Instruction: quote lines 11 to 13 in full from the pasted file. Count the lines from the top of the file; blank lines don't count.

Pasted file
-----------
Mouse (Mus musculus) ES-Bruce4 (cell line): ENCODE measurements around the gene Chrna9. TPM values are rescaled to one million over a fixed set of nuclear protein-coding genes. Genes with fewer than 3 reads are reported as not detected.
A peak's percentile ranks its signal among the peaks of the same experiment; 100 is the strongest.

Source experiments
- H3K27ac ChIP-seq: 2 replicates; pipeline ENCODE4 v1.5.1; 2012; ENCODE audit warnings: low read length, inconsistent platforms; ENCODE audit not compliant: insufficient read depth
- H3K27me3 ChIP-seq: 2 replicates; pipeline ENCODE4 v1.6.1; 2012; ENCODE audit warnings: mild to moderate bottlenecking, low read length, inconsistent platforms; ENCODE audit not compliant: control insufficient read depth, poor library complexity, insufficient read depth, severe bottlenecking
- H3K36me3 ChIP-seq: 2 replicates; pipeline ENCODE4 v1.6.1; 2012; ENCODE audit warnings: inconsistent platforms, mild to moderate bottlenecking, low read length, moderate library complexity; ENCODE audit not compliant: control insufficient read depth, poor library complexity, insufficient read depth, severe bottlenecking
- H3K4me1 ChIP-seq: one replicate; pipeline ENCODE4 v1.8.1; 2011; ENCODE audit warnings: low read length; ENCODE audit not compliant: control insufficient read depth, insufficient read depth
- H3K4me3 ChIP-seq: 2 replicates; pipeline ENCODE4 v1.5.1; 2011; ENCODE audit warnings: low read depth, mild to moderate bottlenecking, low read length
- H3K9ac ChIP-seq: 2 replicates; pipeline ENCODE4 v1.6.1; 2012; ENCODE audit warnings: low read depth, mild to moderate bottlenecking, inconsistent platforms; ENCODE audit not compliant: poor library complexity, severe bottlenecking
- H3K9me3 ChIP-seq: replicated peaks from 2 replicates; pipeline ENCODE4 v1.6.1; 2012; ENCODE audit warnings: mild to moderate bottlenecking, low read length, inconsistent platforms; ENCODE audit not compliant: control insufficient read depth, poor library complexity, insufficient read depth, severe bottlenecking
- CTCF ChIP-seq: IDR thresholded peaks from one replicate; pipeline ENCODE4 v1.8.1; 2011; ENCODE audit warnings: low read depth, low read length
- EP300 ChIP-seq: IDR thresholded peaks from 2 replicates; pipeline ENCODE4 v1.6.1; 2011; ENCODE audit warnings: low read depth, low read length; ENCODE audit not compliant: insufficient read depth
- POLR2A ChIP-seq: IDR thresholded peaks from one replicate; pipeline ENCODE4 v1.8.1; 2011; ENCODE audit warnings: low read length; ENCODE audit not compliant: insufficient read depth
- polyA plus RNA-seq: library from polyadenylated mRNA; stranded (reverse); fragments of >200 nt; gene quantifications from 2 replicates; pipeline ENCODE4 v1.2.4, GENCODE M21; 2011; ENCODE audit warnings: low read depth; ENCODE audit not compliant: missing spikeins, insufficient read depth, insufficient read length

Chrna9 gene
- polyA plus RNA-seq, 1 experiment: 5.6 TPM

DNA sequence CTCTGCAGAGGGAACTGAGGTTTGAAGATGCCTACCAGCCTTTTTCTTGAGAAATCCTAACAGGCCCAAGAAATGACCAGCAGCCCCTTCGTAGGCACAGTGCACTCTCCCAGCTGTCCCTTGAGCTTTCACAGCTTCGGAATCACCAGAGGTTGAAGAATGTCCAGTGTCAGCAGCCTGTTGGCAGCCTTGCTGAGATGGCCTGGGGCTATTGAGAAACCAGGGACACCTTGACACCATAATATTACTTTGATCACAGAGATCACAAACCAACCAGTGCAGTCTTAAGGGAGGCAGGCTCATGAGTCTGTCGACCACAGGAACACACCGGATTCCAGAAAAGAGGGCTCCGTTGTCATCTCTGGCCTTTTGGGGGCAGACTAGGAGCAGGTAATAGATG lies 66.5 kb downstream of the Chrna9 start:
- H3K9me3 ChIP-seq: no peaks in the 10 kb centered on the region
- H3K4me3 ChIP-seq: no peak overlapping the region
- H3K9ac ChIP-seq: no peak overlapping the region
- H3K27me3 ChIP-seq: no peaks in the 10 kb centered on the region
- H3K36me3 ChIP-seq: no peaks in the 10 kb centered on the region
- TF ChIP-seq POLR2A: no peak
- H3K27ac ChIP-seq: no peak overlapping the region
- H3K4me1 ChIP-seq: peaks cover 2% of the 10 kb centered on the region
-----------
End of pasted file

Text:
- CTCF ChIP-seq: IDR thresholded peaks from one replicate; pipeline ENCODE4 v1.8.1; 2011; ENCODE audit warnings: low read depth, low read length
- EP300 ChIP-seq: IDR thresholded peaks from 2 replicates; pipeline ENCODE4 v1.6.1; 2011; ENCODE audit warnings: low read depth, low read length; ENCODE audit not compliant: insufficient read depth
- POLR2A ChIP-seq: IDR thresholded peaks from one replicate; pipeline ENCODE4 v1.8.1; 2011; ENCODE audit warnings: low read length; ENCODE audit not compliant: insufficient read depth